THE BLOG

Eating Addiction: There's an App for That

09/11/2015 01:31pm ET | Updated December 6, 2017
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Up to now, the only treatment for obesity that has produced significant long-term weight loss is
. Bariatric surgery has risks, is expensive, and 20-30 percent
, or they regain it. Besides, shouldn't we be treating the underlying cause of obesity rather than the symptom?

You might say, "The underlying cause is poor lifestyle." Yet significantly obese people have the quality of life rating of people with cancer on chemotherapy. If simply eating healthy and exercising would cure their problem, why don't they do so, lose weight, and not be miserable anymore? Something else is going on.

What otherwise might we do? Residential programs, e.g. fat camps and obesity rehabilitation centers, produce large weight loss, not as good as surgery, but much better than traditional programs. Could we replicate what's accomplished at residential centers in the real world at a much lower cost?

Residential programs accomplish essentially "forced food withdrawal." This brings to mind what's undertaken at drug addiction rehab centers. In fact, there's mounting evidence that overeating and obesity involve an addictive process. Brains of obese individuals show similarities to the brains of drug addicts, and the relationship with food described by obese individuals satisfies DSM addiction criteria.

How might forced food withdrawal be accomplished in the outside world, similar to residential centers? Withdrawal from food is trickier than withdrawal from a drug, because totally quitting food isn't feasible. Nonetheless, it is feasible both to totally stop snacking and to gradually decrease excessive portions at meals.

What kinds of foods necessitate withdrawal? First, specific "problem foods" of the individual, which produce cravings and are irresistible -- so-called "feel good foods," resembling a "drug-of-choice." Candy, chocolate, soda, pizza, chips (crisps), and fast food are examples. Problem foods appear to be a "sensory" addiction (taste, texture) rather than a direct effect of food ingredients, e.g. sugar, on the brain. Bulimics, for example, vomit/purge, yet still become addicted to sweets.
Secondly, non-specific foods -- whatever is available in the moment. Most snacking and mealtime foods are in this category. This is "nervous eating," similar to nail biting and skin picking. The brain tends to glom onto any behavior that relieves stress, in this case eating. A "behavioral" addiction results and involves the mechanical actions of eating -- biting, chewing, crunching, hand-to-mouth motion, and especially swallowing. All overeating represents a mixture of the sensory and behavioral addiction components, although the ratio varies. The combination comprises "eating addiction."

We implemented an intervention for eating addiction as a smartphone app and published a study of a trial

with the app in a peer-reviewed journal.

The app treats the two components separately but in parallel. The sensory addiction component is treated similarly to drug addiction by withdrawal/abstinence, first from each problem food, one-by-one, until cravings or difficulty resisting the food resolve. Next comes withdrawal from snacking (non-specific foods), accomplished by advancing snack stoppage time periods -- morning, afternoon, evening, night time -- with the aim of zero snacking for the entire day. Lastly, withdrawal from excessive portions at home meals is achieved by weighing and recording typical amounts of frequent foods served and incrementally reducing amounts.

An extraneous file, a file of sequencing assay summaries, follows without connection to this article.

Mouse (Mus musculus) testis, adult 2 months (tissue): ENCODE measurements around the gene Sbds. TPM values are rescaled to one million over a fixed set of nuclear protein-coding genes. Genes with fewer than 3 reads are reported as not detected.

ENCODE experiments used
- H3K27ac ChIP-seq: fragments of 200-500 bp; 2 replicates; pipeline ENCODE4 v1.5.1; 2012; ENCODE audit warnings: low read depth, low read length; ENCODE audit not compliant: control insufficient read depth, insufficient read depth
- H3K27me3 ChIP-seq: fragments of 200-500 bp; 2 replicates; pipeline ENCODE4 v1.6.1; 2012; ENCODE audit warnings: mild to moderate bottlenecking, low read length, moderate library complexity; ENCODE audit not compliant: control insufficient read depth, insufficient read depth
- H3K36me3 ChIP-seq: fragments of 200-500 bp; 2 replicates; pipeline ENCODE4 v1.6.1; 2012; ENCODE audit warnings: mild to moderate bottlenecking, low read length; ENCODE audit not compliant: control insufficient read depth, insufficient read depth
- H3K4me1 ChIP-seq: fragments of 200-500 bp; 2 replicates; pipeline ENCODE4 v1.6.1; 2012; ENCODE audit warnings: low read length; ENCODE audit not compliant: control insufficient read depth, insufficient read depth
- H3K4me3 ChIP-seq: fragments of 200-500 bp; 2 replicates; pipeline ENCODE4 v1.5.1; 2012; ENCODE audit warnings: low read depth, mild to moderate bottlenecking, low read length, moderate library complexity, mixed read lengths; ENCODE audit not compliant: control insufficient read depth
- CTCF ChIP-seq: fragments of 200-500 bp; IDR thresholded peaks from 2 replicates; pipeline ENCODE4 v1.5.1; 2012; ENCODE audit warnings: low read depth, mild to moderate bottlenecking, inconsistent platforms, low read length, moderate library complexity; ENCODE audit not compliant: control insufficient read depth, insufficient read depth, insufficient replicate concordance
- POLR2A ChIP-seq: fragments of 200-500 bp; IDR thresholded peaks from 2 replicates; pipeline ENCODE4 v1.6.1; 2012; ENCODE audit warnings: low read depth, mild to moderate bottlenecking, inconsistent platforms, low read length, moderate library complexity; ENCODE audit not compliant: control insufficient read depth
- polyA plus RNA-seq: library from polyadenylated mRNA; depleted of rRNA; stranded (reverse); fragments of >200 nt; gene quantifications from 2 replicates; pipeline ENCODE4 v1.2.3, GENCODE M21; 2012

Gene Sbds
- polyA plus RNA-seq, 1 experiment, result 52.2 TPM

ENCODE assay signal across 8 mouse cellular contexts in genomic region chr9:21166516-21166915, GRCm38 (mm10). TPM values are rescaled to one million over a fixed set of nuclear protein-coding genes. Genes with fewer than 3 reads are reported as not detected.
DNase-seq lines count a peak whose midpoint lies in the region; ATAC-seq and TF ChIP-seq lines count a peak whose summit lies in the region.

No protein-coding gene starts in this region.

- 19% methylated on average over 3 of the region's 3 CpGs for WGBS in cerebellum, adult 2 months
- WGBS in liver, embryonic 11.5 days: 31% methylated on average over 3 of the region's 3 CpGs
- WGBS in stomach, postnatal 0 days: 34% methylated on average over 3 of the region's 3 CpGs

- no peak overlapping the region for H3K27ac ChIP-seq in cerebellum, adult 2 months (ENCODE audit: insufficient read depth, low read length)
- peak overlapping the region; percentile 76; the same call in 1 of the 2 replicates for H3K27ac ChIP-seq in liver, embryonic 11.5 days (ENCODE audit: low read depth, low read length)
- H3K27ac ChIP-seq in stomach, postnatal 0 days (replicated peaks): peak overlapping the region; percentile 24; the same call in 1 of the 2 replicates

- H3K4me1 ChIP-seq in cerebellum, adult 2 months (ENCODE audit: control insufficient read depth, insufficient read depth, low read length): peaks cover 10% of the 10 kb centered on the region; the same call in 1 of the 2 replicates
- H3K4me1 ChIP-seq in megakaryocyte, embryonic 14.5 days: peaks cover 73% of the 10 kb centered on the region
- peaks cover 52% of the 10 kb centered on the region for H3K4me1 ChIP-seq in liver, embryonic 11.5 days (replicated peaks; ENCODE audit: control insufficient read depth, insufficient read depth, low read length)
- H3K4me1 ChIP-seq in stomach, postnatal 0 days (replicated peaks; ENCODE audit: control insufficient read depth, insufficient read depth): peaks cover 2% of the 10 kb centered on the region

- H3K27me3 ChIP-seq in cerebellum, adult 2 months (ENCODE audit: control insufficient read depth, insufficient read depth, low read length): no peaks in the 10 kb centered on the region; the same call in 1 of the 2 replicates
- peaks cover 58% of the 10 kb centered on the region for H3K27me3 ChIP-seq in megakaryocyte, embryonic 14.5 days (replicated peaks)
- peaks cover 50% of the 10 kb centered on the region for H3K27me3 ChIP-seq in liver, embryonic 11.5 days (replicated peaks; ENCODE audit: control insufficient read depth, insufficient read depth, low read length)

The behavioral addiction component is treated by: a) viewing gross photos or videos (e.g. draining pus) or snapping a rubber band against the wrist to quell eating urges, b) avoiding triggers (e.g. kitchen, boredom), c) relaxation (e.g. deep breaths), d) alternative behaviors (e.g. squeezing hands), e) distractions (e.g. reading), f) distress tolerance (e.g. urge surfing), and g) keeping hands busy while watching TV (e.g. drawing). Decreasing portion amounts at mealtimes is behaviorally facilitated by staying away from extra food (e.g. serving food in one room and eating it in another).

Withdrawal from problem foods and snacking produced minimal withdrawal symptoms among participants in our study. However, withdrawal from excessive portions produced nagging urges, agitation, and outright anger, although rarely true hunger (e.g. stomach growling). Yet, participants described most food withdrawal symptoms as "hunger." Participants displayed obfuscation, rationalization, deflection, denial, cheating, and lying -- resembling drug addicts.

Participants experienced a willpower vicious cycle when trying to resist taking more at meals, or not snacking. Resisting, itself, was stressful, yet they coped with stress by eating -- a no-win situation. A 10-year-old boy exclaimed, "Weighing my foods and trying not to take more when more food is sitting there drives me crazy." His mom observed, "He gets less upset if the food is presented to him already weighed rather than him having to do it." With the mom weighing his foods, this boy happily lost weight until his mom got sick one day. He became so stressed weighing his foods that his mom had to get out of bed and do it for him. His eventual solution was simply relaxing when weighing his foods and then distracting himself.

In summary, this app uses addiction treatment methods to achieve zero snacking and reduced mealtime amounts, as an intervention for eating addiction and obesity. The sensory addiction component responds to classic addiction withdrawal methods. The behavioral addiction component responds to behavioral addiction methods. Lack of motivation appears due to fear of withdrawal symptoms and fear of losing a major coping mechanism (eating).